Roland Oldengarm - Independent IT Contractor

Living in the coolest little capital Wellington, New Zealand!

Category: Office 365 (page 1 of 2)

How to install SharePoint patches on a multi-server farm in just three steps

Installing SharePoint patches have been an issue since forever. Over the years, the strategy from Microsoft has changed a couple of times. CU became PU’s, language packs were removed. Worst thing was when Microsoft decided to roll out patches via WSUS / Windows Update…

Then SharePoint 2016 came and Zero Downtime Patching was introduced. Reason is that Microsoft now has to patch O365 as well, and there should not be any downtime.

My initial thought was this would be amazing, but I’m slightly disappointed. Yes, you can install patches without any downtime, but it is still a very cumbersome and manual process. This video explains this very well in details. I really appreciate all the documentation and blog posts from Microsoft, but I don’t understand why in 2017 we still have to execute so many manual steps to install SharePoint patches.

Then I found SPPatchtify which solves this! Continue reading

How SPMeta2 became even more awesome

If you are an experienced SharePoint developer, you’ve probably created a lot of code to deploy and upgrade SharePoint solutions. Back in SharePoint 2007, there was zero guidance how to do this, so everyone created their own scripts to deploy WSP’s, create sites, etc.  This has caused a lot of headaches and frustration, probably one of the reasons why SharePoint is the most dreaded development platform according to Stackoverflow.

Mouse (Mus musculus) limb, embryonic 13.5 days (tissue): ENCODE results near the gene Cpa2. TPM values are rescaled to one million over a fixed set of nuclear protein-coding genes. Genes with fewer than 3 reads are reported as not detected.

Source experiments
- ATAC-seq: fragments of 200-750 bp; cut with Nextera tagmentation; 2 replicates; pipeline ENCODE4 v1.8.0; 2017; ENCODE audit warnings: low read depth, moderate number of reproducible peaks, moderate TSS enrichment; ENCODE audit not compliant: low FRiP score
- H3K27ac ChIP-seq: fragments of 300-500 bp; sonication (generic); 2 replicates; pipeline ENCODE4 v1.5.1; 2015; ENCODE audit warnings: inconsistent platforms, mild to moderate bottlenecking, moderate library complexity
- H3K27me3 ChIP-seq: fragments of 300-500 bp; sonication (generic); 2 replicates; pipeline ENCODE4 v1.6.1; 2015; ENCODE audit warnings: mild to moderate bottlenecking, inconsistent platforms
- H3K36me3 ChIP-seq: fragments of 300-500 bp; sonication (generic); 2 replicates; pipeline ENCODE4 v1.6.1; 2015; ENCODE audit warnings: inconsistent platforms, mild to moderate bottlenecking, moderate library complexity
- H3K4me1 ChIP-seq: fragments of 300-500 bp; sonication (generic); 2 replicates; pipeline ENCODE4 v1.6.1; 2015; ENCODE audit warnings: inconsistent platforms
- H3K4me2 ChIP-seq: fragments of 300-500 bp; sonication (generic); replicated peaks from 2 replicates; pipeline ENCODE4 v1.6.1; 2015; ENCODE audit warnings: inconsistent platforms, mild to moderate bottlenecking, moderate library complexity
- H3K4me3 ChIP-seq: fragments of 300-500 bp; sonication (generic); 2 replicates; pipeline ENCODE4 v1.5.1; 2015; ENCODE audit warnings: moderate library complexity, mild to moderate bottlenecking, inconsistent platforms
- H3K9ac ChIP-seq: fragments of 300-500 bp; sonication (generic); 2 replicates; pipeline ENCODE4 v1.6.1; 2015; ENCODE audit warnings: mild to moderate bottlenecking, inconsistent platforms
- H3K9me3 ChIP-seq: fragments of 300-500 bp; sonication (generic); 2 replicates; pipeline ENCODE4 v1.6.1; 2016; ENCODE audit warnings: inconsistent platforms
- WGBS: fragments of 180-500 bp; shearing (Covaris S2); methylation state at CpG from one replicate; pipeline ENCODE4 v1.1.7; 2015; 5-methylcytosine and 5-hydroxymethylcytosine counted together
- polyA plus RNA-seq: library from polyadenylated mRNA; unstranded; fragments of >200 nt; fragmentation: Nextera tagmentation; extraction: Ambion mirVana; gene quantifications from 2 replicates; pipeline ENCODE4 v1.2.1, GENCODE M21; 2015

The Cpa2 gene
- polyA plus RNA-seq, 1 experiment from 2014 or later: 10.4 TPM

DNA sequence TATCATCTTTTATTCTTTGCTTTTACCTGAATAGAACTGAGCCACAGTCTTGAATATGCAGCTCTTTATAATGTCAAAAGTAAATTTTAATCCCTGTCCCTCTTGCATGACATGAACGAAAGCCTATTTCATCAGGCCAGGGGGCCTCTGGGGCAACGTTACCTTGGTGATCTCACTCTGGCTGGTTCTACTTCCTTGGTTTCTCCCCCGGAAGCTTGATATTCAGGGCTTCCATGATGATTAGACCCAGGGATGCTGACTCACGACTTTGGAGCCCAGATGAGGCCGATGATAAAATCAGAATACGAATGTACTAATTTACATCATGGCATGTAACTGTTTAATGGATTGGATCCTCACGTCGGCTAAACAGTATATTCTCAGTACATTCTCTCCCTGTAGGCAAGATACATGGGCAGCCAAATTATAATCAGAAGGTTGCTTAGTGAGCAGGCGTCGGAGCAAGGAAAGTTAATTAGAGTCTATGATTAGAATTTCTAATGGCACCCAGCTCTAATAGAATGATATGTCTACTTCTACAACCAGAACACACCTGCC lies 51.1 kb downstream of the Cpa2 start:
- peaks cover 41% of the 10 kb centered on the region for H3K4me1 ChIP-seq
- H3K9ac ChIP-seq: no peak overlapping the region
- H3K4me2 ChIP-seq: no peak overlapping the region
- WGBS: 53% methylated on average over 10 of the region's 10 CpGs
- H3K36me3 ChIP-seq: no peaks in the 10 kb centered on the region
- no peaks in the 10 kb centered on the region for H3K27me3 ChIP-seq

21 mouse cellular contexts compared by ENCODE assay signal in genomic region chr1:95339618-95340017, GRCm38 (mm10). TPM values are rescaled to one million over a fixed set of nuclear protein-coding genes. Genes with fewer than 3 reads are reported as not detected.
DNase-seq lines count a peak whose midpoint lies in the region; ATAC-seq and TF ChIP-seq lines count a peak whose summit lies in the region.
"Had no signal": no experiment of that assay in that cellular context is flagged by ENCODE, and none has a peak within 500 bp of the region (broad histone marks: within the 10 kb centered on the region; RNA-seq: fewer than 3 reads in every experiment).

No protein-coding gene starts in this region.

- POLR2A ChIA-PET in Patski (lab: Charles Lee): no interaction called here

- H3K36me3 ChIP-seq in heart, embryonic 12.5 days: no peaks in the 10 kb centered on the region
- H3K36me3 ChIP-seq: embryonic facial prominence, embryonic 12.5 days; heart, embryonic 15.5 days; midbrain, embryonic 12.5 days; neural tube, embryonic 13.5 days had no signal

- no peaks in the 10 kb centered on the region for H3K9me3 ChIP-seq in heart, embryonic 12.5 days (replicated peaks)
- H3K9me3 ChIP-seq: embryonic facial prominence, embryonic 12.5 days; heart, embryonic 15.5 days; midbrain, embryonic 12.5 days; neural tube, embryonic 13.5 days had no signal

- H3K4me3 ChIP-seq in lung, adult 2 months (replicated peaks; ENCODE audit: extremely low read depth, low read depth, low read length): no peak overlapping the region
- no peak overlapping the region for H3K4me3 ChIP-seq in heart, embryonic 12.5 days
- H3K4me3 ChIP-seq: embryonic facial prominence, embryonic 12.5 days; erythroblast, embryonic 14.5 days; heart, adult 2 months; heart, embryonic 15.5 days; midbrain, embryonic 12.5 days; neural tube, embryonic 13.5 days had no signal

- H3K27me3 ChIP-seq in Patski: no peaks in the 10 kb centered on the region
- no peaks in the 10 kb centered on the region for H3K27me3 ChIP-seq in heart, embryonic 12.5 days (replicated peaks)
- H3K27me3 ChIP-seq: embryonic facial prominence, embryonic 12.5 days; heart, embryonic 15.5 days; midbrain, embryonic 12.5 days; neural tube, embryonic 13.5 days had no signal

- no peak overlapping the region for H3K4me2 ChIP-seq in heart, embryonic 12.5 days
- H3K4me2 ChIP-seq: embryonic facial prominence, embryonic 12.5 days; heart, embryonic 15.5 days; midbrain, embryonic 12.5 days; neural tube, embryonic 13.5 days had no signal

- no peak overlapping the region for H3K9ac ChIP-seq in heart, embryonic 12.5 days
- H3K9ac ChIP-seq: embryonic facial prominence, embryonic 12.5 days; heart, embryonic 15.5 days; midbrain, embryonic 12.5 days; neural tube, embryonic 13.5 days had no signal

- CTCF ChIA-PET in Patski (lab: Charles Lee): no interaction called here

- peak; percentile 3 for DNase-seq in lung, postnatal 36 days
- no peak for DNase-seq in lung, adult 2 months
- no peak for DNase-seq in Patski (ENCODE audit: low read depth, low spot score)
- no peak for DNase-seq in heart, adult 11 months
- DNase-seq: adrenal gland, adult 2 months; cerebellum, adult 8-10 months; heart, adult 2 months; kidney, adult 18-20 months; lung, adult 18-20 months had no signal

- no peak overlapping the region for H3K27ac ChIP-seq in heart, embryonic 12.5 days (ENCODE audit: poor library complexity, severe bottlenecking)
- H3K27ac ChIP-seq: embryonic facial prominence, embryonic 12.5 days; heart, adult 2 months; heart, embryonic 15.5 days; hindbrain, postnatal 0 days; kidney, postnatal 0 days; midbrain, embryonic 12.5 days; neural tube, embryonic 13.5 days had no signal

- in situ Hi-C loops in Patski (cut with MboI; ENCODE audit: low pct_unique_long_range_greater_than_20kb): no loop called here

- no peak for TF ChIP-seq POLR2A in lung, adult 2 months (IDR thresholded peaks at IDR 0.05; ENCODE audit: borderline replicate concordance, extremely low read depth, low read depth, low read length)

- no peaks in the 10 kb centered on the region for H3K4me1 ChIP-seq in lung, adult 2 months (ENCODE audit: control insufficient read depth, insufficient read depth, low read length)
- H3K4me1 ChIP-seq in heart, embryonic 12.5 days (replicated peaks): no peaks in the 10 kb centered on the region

Farm solutions are still out there, but since I’ve learnt about SPMeta2 I’ve moved away from farm solutions where possible. And, SPMeta2 is now even more awesome, with incremental support!

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Microsoft Teams: My experience so far

When I heard about Microsoft Teams, I was very excited from the start. I’m using Slack a lot for GitHub projects and for some internal projects, as there is no alternative in Microsoft. Teams is positioned as a Slack competitor, and when it was available as public beta, I immediately contacted our Office 365 admin to enable it. I’ve been using it for a couple of weeks now, and I want to share my experience with you!

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A new era in SharePoint development: The SharePoint Framework (spfx)

Announced at the “Future of SharePoint” event, was the SharePoint Framework. And it is in public beta since this week! I was one of the lucky persons who had access to the internal repository, so I already had a play with it before. Unfortunately I could not blog about it, as it was under NDA. I will talk about how it will fit into the existing SharePoint development infrastructure, and start with some history 🙂

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How to deploy your SharePoint artifacts like content types, site columns, lists, and much more

This blog post is aiming at developers that are looking for a solution to deploy SharePoint artifacts from code. Sure, you can do all of this by hand via the SharePoint user interface, but that is not repeatable.

In SharePoint 2007 the recommended solution was to use the feature framework. However, that had (and still has) one big disadvantage: It is hard to upgrade existing sites. FeatureUpgradeActions were introduced in SharePoint 2010, but it is still a manual job.